An area we find ourselves returning to time and again here on Skwigly is the unique strength animation brings as a component of – or driving force behind – non-fiction storytelling. With animation and documentary becoming increasingly intertwined of late, filmmakers have largely moved away from the lazy “Creature Comforts meets…” approach that dominated the genre for so long. Directors such as Anna Ginsburg, Diane Obomsawin, Tom Schroeder, Marie-Josée Saint-Pierre and Robert Valley have, in recent years, pushed the boundaries of how animated documentary can be defined, either through blurring the lines of where animation and live-action begin and end or eschewing the latter entirely.
In the case of Luc Chamberland’s longer-form 2014 National Film Board of Canada project Seth’s Dominion, recently released as a DVD/book combo, we’re presented with an approach that, while conceivably more ‘traditional’, makes for a tremendously endearing and watchable film, bringing us the story, in brief, of Canadian cartoon artist Seth. Among the most significant contributors to the world of Montreal publisher Drawn & Quarterly, the multi-Eisner, Harvey, Ignatz and Doug Wright award-winning Seth’s own body of work includes Clyde Fans (2004), George Sprott (2009), Wimbledon Green (2005), It’s a Good Life, If You Don’t Weaken (1996) and the long-running (since 1991) series Palookaville.
The film is, at its heart, a simply-told portrait of a man whose embracing of a distinctly retro artistic sensibility extends to his own life and personal style in a way that, in its authenticity, sidesteps obnoxious pretension. While documentarians frequently find the temptation to incorporate themselves into the narrative of their subjects too hard to resist, director Luc Chamberland has no such intentions, letting Seth tell his own story through his words and his work via interviews conducted over a seven-year period. The film also occasionally draws on footage from a live reading that offers a look at his ability to engage an audience with charm and conviviality, flying in the face of the reclusive artist stereotype. In these informally-presented talks we’re afforded a more intimate audience with the artist in which we learn, among other things, the origins and challenges of adopting his forename-only nom de plume, a youthful commitment he describes as “highly-disciplined assholism”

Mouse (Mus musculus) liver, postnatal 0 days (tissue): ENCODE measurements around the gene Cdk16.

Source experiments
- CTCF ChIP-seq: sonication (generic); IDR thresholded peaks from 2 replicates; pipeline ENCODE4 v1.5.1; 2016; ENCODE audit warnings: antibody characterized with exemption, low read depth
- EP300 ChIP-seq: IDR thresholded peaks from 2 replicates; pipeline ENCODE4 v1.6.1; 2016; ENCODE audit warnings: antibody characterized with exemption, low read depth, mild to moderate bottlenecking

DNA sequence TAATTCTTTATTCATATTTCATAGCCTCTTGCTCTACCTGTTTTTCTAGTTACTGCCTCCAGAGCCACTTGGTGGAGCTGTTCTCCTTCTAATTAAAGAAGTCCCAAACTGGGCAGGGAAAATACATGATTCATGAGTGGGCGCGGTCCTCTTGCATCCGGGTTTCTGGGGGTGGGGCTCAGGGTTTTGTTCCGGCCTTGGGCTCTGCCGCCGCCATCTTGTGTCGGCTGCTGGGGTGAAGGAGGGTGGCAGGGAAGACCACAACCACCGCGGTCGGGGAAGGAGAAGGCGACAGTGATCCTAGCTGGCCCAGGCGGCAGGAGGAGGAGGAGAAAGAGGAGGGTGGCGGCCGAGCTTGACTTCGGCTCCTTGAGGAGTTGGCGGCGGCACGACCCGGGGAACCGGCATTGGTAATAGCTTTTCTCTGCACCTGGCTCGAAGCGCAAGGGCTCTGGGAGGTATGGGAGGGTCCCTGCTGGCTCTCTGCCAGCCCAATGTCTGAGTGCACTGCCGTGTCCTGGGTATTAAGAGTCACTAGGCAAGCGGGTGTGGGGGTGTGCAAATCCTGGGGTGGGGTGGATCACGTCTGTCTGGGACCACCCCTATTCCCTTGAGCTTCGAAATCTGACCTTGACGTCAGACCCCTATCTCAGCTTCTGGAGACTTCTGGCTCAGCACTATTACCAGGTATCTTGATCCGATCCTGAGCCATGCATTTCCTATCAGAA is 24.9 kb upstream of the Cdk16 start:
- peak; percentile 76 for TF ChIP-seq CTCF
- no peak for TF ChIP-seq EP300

What’s especially valuable to fellow artists and fans is the film’s insight into comics as an art form and the process of their creation. Seth’s personal process incorporates unique elements such as the expansion of his storytelling bent to sketchbooks, his ‘rubber stamp’ diaries (a streamlined approach to comic creation of his own invention aided by, as its name suggests, rubber stamps) and the construction of an ever-expanding cardboard city. Drawing on more traditional documentary tropes are scenes such as the average-day-in-the-life, in which the commitment to his work as an artist is balanced with the realities of adult life, as well as talking-head contributions from fellow “Toronto Three” comic artists Joe Matt and Chester Brown as well as Chris Oliveros of Drawn & Quarterly among others. One of the most charming parts of the film is the look at Seth’s relationship with wife Tania Van Spyk and the importance of their cohabitation to his working process.